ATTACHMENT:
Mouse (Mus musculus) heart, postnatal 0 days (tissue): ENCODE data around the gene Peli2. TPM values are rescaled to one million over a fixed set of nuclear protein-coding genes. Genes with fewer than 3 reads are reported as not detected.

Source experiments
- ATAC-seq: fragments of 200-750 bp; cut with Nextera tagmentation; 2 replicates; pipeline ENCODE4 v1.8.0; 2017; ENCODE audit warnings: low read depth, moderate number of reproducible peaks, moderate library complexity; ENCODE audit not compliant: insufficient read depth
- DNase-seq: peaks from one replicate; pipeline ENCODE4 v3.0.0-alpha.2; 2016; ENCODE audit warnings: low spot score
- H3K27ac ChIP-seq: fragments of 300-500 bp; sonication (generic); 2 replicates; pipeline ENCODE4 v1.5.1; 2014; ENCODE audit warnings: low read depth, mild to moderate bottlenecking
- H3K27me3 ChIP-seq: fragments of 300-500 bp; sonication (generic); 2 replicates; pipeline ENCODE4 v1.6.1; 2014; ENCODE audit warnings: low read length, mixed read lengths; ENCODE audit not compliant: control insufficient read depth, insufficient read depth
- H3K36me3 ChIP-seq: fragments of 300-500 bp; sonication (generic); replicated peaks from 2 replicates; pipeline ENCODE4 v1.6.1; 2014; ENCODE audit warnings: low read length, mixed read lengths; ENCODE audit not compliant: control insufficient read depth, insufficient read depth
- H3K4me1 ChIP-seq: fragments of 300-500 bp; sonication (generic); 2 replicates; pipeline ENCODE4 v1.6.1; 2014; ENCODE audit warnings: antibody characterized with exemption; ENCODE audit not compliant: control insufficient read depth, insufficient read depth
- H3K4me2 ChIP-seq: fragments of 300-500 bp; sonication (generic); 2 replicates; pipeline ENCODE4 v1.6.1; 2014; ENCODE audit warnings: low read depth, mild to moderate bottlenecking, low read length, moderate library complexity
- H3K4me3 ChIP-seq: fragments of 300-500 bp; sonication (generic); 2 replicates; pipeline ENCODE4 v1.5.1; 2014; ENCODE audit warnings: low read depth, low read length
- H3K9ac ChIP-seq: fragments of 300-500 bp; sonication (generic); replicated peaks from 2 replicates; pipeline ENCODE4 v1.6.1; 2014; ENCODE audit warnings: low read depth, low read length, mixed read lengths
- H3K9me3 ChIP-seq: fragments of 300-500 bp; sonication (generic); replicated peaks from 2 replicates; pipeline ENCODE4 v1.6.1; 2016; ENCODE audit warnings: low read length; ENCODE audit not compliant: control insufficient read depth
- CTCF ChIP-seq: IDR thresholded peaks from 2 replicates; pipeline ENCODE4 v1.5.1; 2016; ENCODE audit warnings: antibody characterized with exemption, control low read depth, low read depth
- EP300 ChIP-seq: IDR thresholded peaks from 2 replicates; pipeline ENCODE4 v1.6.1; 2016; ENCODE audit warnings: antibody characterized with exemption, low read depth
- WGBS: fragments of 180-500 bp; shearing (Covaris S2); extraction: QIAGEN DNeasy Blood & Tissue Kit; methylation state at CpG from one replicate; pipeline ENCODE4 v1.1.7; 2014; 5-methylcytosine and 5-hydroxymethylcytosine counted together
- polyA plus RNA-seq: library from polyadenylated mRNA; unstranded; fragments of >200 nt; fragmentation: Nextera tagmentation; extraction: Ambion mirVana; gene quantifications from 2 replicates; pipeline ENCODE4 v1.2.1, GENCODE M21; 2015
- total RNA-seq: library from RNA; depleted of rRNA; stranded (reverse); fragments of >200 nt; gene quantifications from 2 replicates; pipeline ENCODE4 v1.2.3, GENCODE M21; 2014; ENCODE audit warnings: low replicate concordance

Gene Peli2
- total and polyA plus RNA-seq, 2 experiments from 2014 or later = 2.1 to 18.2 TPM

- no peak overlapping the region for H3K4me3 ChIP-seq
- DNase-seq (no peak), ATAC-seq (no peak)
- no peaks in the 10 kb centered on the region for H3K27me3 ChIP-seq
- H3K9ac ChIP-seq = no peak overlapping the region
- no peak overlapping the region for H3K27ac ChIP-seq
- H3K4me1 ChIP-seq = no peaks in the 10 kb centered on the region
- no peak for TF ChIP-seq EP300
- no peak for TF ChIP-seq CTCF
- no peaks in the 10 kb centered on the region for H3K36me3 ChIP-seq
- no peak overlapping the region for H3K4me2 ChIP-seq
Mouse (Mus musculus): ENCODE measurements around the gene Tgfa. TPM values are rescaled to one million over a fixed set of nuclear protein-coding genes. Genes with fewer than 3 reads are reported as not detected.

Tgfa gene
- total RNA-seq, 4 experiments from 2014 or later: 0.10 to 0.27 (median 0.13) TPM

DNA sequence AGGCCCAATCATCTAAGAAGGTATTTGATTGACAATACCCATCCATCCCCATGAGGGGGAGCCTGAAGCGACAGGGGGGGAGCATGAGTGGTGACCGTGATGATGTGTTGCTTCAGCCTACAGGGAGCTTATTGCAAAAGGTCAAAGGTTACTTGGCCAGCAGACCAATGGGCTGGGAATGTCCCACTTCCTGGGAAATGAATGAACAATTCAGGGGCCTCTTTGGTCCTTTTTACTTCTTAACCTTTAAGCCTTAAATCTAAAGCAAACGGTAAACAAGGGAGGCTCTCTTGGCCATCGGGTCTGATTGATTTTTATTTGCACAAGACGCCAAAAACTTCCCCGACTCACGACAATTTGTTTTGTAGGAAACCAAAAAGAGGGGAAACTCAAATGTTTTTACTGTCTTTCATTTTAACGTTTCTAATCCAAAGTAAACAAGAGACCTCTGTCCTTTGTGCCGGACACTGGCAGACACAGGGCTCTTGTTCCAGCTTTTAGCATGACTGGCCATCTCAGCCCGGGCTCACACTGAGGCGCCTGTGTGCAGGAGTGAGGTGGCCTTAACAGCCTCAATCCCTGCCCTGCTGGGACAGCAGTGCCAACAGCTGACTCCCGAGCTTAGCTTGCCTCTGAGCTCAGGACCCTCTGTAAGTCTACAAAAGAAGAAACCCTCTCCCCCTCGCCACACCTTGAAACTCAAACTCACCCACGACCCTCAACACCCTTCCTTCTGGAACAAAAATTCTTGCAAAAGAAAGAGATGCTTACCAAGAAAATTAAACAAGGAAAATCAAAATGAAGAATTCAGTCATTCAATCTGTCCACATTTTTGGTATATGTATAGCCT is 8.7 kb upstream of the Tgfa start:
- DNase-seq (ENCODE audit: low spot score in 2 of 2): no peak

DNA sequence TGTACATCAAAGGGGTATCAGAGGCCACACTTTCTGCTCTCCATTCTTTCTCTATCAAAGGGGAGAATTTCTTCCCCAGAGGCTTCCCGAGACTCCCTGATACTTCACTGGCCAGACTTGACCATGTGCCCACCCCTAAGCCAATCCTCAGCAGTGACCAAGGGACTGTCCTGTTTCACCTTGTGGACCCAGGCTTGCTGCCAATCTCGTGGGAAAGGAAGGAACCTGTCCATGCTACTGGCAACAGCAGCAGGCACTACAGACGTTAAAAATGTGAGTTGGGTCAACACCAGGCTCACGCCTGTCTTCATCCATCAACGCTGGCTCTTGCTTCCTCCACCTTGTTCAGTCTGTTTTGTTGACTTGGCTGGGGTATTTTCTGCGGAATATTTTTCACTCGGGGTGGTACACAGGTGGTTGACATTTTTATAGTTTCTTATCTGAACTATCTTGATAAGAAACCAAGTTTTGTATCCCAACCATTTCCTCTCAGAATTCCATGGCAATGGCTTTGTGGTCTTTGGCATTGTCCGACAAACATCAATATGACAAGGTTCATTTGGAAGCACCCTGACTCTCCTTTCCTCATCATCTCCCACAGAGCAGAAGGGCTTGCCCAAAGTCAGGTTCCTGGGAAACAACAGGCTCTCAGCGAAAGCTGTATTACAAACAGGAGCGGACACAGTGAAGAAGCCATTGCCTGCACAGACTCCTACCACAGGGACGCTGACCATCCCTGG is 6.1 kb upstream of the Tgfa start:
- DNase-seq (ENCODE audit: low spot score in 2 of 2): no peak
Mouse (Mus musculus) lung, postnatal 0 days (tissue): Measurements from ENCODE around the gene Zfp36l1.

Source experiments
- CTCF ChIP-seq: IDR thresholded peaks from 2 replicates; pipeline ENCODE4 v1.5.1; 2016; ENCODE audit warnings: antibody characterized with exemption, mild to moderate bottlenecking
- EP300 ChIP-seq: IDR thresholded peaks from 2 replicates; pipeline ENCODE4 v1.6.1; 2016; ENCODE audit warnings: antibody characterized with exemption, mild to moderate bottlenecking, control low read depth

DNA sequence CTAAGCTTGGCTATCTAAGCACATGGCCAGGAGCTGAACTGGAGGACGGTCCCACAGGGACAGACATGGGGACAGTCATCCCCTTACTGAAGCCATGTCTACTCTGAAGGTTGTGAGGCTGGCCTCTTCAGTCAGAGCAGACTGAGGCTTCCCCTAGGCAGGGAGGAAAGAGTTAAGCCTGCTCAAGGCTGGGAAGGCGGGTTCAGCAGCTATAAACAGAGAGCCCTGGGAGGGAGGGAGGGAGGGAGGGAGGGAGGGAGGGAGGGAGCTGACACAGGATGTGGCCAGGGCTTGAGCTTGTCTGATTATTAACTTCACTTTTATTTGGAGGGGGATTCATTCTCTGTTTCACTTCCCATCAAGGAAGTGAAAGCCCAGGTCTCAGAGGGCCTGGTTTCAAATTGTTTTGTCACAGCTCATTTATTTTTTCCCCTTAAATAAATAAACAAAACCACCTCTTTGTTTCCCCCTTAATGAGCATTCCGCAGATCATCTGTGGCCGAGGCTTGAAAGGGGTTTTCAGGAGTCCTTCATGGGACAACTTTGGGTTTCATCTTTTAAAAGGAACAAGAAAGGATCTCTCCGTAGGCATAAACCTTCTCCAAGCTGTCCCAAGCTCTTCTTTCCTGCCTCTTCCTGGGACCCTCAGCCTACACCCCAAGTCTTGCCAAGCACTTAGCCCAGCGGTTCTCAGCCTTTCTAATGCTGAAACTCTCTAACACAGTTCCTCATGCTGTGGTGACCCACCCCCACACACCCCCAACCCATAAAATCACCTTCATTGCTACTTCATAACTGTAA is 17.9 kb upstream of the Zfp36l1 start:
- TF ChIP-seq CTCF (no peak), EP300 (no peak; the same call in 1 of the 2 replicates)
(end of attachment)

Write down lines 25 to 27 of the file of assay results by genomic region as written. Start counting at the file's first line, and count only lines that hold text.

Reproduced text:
- H3K4me1 ChIP-seq = no peaks in the 10 kb centered on the region
- no peak for TF ChIP-seq EP300
- no peak for TF ChIP-seq CTCF